What are your future plans for the business?
I want to move more into the art side of photography, that’s where my passions lie but that’s even more of a niche market, so I’m looking at different ways of generating income beyond simply selling my skills as a photographer, but looking at ways of selling my vision and aesthetic...if that makes sense.
Labrinth
If you had to do it all over again, what would you do differently?
I would price my skills properly from the start and be more assertive in protecting the value of what I do.

Why is it so important to inspire young women in particular to follow their dreams?
Because there is no plausible reason why they shouldn’t. The way the economy is at the moment there’s very few safety nets in very few places, and while you’re young you’re in prime position to bounce back from any mistakes or missteps you may make. You’re still discovering yourself and your potential, so it’s a great time to really push the possibilities to the limit.

What advice would you give to somebody who wants to start a business in your industry?
The best way to learn is by interning or shadowing others who are more established in what you want to do. There is so much to learn about the behinds the scenes stuff that will never occur to you initially. It’s also a valuable time of research to see where the money lies and how it circulates within the industry because there are a heck of a lot of talented creatives who are not getting paid properly, or paid at all and have to finance their lives and their talents with other jobs. This isn’t a bad thing, but if you wanna make a living off of this thing full time, you need to do some serious ground work. You need to be prepared to hustle as well. As much as the dream is to be able to do just that one thing, while you’re still building that dream that you’ve got do whatever you need to do. It’s best to work at this industry from many angles because not only do you pick up valuable skills that give you an edge, you just never know where your way in will come from.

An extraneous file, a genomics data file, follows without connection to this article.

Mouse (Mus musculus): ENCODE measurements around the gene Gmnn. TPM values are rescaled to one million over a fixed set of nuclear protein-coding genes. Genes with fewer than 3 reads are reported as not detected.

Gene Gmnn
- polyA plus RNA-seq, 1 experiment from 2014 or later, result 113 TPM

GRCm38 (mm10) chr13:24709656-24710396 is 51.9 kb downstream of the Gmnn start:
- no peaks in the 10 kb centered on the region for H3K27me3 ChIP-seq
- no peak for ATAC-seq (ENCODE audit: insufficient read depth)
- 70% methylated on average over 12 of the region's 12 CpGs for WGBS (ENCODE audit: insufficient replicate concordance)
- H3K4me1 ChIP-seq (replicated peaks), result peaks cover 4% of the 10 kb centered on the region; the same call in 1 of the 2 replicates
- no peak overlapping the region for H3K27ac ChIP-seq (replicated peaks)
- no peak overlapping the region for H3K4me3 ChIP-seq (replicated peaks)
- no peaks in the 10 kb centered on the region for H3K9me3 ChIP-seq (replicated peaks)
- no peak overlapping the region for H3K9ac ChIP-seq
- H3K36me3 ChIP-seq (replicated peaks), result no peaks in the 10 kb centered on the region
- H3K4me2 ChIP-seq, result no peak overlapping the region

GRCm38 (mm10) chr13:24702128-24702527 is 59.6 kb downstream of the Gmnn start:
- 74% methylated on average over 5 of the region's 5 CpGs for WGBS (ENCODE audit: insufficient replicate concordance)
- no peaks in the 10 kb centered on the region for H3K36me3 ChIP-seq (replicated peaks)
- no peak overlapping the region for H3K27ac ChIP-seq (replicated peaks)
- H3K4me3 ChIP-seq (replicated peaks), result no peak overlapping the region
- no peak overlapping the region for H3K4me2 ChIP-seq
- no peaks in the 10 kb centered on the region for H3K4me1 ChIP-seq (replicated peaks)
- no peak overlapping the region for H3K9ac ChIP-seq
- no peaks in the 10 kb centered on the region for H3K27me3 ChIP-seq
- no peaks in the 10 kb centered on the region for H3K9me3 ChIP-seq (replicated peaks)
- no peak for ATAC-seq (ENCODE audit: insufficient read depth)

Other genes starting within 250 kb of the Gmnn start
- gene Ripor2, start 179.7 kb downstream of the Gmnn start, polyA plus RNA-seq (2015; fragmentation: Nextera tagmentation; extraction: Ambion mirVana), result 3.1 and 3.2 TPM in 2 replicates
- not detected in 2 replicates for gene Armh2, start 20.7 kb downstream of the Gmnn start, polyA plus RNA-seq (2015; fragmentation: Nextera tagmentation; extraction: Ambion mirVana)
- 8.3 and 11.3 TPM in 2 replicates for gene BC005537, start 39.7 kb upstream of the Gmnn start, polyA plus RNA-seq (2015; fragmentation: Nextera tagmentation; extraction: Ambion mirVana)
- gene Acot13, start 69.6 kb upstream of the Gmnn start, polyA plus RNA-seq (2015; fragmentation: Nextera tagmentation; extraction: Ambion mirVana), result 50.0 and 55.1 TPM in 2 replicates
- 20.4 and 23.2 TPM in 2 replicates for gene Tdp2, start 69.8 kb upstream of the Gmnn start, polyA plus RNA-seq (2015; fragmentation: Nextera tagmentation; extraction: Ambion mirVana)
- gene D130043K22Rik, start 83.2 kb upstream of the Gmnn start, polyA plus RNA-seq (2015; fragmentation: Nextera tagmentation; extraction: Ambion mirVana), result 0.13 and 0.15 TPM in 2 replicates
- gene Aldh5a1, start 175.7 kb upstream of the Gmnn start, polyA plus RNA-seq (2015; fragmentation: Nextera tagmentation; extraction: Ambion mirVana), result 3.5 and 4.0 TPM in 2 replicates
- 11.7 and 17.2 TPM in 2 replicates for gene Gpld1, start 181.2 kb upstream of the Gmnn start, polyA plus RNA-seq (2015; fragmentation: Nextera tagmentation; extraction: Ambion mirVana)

What or who inspires you in business and why?
Marc Ecko is an amazing creative, visionary and businessman. I swear by his book ‘Unlabel: The Art of Selling You Without Selling Out’. I love how he’s turned what he’s passionate about into serious commercial ventures. I also love how at the heart of everything he’s an artist and he’s proof that art and business can mix and completely busts the myth that a lot of us creatives have about that. I also love Nicki Minaj, I think she’s such a savvy woman who is in complete control of her image, her direction and her bank balance. In a world dominated by men both in front and behind the scenes, she has grown from being an underground sensation to consistently one of the highest earners with choice endorsement deals, collaborations and the like. Simply watching her work her cross genre appeal is a serious lesson in diversification. A lot of people don’t like her image, music or whatever, but she’s about her business, and you have to respect that.
 
MDMFlow
What is your favourite inspirational quote?
“You must act like it is impossible to fail.” – Ashanti Proverb
I have a whole Pinterest board dedicated to them, but I’ll choose this one because it’s what I’ve been thinking a lot about recently.

@JENDELLA